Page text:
You'll notice that STIs and pregnancy (including labor/delivery or abortion) aren't on that list at all: they don't even make the top 15, which might be pretty surprising when someone is making it sound like if you have sex (oh, sorry: premarital sex) you're not only going to drop dead, you're going to drag everyone else you know to the grave with you.

Of course, some of the deaths in some of those groups may have been related to sex. For instance, three leading causes of death for pregnant women are heart disease, homicide (often directly related to being pregnant) and vehicular accidents. Septicemia can also occur due to miscarriage. Similarly, those who died from HIV/AIDS may have actually died of pneumonia or influenza. And sometimes people (though not usually people your age) really do have strokes during sex. I should also mention that some of those homicides would have included hate crimes: assaults to those who were of a gender or sexual orientations others didn't like, though that's not really about how sex itself can kill you, but how people who are deeply screwed up about sex, gender and sexuality issues can.

To pick up some of those gaps, "The rate of maternal mortality in the United States declined dramatically over the last century; however, an increase in the rate has become evident in the past several decades. In 2006, the maternal mortality rate was 13.3 deaths per 100,000 live births, compared to a low of 6.6 in 1987. In 2006, there were a total of 569 maternal deaths (those resulting from complications during pregnancy, childbirth, or direct or indirect obstetric causes up to 42 days after delivery or termination of pregnancy)." That rate includes deaths due to abortions, but is mostly deaths due to sustaining a pregnancy or to labor or delivery. The rate of death for abortion overall is far lower than for that of sustained pregnancy: it's "one death for every one million abortions at or before eight weeks to one per 29,000 at 16–20 weeks—and one per 11,000 at 21 or more weeks." And only 1.4% of abortions in the U.S. occur after 21 weeks, the majority of which are performed due to serious complications of pregnancy which can include serious health risks for those pregnant women.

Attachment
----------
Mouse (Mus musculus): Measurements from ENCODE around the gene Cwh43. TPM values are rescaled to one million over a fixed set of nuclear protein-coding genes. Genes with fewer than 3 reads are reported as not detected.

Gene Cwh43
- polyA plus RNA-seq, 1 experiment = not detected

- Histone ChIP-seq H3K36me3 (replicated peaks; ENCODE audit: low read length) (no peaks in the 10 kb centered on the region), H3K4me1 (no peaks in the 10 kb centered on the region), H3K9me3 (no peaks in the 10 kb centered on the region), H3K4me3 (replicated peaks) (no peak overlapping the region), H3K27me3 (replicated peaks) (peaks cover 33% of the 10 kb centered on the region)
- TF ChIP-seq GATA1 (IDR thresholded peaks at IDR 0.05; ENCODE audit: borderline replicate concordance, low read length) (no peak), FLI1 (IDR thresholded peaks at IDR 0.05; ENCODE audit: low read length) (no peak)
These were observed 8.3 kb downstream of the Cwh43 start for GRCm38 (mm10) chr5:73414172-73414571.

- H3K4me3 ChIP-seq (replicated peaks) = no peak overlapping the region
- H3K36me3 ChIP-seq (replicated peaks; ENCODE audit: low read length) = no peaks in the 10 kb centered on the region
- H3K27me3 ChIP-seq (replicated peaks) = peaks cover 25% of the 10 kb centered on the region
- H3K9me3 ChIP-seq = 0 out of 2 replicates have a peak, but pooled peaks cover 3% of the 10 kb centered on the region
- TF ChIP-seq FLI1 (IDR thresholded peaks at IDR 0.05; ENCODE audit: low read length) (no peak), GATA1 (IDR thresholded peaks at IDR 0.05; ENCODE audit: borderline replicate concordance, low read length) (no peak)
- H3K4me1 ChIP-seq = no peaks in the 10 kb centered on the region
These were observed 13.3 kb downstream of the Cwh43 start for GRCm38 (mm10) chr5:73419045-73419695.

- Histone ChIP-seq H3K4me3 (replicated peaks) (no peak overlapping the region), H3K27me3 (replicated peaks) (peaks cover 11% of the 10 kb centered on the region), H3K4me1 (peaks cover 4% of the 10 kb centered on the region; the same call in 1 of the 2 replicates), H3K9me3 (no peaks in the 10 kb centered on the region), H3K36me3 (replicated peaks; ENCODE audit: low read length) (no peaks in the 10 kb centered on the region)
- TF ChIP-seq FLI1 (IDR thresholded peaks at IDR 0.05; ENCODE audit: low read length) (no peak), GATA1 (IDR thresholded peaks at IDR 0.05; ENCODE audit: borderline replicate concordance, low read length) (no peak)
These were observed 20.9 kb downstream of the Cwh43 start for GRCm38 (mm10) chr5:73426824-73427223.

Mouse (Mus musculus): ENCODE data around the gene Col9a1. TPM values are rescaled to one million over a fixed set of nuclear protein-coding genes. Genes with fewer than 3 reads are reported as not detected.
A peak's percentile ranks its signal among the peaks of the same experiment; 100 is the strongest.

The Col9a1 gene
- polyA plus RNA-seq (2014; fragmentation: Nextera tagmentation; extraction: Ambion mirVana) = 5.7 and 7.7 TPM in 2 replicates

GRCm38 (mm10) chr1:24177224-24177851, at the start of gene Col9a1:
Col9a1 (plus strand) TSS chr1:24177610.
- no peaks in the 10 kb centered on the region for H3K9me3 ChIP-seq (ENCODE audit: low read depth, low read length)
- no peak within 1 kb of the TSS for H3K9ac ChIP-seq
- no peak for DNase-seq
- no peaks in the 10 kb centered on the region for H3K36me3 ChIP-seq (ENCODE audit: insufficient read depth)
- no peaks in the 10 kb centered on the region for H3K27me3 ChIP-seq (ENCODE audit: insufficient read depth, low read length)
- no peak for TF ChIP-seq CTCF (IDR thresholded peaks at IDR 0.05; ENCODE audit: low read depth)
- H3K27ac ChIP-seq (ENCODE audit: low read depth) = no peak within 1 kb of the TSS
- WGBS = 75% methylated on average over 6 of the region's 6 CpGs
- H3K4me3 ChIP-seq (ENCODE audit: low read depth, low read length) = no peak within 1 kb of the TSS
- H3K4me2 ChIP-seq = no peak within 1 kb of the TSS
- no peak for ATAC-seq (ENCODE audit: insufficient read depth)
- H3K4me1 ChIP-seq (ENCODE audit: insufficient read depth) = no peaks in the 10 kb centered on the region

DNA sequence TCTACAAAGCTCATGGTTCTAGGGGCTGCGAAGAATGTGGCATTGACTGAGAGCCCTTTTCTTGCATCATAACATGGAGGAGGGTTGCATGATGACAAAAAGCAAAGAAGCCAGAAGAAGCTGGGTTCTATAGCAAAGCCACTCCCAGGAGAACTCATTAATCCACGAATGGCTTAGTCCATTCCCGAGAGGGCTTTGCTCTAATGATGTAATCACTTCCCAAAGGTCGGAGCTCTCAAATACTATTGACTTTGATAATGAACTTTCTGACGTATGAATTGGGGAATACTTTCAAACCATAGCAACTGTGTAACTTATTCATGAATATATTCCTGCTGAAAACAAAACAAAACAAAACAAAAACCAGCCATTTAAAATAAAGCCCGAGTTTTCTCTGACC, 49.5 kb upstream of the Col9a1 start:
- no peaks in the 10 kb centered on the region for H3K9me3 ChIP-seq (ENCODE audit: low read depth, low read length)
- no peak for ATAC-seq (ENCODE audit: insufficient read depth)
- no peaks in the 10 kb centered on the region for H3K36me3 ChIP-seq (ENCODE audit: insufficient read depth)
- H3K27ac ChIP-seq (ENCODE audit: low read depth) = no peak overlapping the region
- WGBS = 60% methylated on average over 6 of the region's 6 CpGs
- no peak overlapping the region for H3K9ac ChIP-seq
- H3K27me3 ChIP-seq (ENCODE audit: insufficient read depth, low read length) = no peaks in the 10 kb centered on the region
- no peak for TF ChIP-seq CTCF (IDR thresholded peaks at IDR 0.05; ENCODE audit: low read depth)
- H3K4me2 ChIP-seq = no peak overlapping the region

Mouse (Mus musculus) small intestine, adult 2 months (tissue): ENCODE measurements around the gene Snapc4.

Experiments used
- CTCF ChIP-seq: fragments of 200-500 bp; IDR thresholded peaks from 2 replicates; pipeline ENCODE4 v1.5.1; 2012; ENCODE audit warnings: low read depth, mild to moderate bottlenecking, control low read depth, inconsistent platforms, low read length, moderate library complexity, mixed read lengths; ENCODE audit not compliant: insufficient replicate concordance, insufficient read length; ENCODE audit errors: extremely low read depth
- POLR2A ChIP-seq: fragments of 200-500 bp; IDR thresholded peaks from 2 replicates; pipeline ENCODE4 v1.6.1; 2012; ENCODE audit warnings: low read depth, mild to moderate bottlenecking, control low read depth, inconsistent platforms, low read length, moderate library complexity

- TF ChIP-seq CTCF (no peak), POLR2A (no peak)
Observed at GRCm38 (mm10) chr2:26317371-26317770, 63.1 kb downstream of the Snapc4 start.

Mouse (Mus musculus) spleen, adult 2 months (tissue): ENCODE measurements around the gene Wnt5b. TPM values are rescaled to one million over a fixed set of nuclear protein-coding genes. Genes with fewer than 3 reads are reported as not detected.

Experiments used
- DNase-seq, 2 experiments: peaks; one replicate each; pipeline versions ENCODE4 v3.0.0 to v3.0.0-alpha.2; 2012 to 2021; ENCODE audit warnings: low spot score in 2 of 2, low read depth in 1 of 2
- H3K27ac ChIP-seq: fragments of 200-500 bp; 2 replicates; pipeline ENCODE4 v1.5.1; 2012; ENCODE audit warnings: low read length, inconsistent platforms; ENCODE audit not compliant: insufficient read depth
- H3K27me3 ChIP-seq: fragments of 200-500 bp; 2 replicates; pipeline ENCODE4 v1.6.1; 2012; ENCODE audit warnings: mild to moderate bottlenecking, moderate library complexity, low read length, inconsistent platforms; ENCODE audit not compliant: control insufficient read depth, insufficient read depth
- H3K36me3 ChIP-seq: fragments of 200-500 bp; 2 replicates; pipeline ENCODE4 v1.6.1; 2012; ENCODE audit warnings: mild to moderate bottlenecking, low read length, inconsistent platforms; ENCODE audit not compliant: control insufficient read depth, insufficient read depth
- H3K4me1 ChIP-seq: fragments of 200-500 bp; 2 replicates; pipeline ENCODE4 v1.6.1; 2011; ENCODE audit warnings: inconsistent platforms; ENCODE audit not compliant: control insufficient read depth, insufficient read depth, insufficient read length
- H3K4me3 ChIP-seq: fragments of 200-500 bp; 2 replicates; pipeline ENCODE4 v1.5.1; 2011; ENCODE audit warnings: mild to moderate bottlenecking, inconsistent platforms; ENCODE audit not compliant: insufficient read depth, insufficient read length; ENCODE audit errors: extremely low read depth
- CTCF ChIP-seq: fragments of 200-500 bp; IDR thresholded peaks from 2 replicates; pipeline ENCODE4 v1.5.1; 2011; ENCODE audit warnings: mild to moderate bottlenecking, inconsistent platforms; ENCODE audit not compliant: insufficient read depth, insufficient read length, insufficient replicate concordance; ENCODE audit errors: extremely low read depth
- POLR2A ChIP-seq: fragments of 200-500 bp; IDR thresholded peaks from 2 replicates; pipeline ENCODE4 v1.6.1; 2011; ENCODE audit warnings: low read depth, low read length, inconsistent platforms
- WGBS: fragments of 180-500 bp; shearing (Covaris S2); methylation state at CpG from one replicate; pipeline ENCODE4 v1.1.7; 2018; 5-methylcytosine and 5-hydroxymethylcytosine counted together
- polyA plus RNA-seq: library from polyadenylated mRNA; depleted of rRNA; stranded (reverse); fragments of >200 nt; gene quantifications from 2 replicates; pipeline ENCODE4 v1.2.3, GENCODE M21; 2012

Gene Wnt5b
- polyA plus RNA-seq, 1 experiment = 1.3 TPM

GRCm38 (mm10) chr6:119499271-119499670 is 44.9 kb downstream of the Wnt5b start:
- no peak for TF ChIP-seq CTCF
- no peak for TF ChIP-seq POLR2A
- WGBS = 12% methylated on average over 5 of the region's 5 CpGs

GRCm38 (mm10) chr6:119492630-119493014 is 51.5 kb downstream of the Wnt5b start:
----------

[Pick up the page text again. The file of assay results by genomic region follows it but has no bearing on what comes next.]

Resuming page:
In 2006, the estimated number of deaths of persons due to HIV/AIDS in the United States and dependent areas was 12,113. In other words, while most deaths due to HIV/AIDS are included in the death statistics for other direct causes, this is exactly how many HIV/AIDS-related deaths we had in 2006. Sparing any deaths from cervical cancer related to HPV, and Hepatitis-related deaths (which often is acquired nonsexually), most other STIs do not result in death at all, let alone make the grade for leading causes of death.

This article (Sexually Transmitted Infections 2005;81:38-40) lists deaths directly related to sex, though for 1998, not 2006. That's important because some of these rates are different than they are now: for instance, our maternal death rate has increased and our HIV-related death rate has decreased by nearly half). Would that we had the same study for 2006, but this is the only thing like this I can find anywhere:

As part of an analysis of the burden of disease and injury in the United States, we identified and quantified the incidence of adverse health events, deaths, and disability adjusted life years (DALY) attributed to sexual behaviour. In 1998... 29,782 such deaths (1.3% of all US deaths) occurred... Viral infections and their sequelae accounted for nearly all sexual behaviour related deaths—mostly HIV/AIDS.

The table of data for that piece shows the vast majority of those deaths were HIV-related (22,455), and again, that's almost twice the rate of HIV-related deaths as we see in the states currently, primarily due to advances in HIV medical care and treatment. The next highest group was cervical cancer likely due to HPV (4,921) -- which would be included in the total rate for all cancers -- and the next rung was from Hepatitis B and C, which may or may not even have been acquired sexually. The same is likely true for some (but not the majority) of those HIV/AIDS deaths; a minority of those cases may have been due to IV-drug use, for instance. This data apparently also only included deaths related to unwanted, not wanted, pregnancy. That leaves only 414 deaths from other STIs or from unwanted pregnancy death outcomes.

Now that we've got all that sorted: by all means, having sex can result in some health issues or conditions (and some of them certainly are or can become serious) and can be related directly to a death. Comprehensive sex educators and organizations like Scarleteen want you to know that, it's something we mention (and always have) when it's relevant, and we want you to know how -- which is why we do that funny thing where we tell you how -- you can protect yourself as best you can from death and other unwanted health outcomes from sex, either by abstaining from partnered sex or by utilizing safer sex practices if and when you choose to engage in partnered sex (whether you're married or not). In other words, someone saying sex could result in death isn't lying. It can.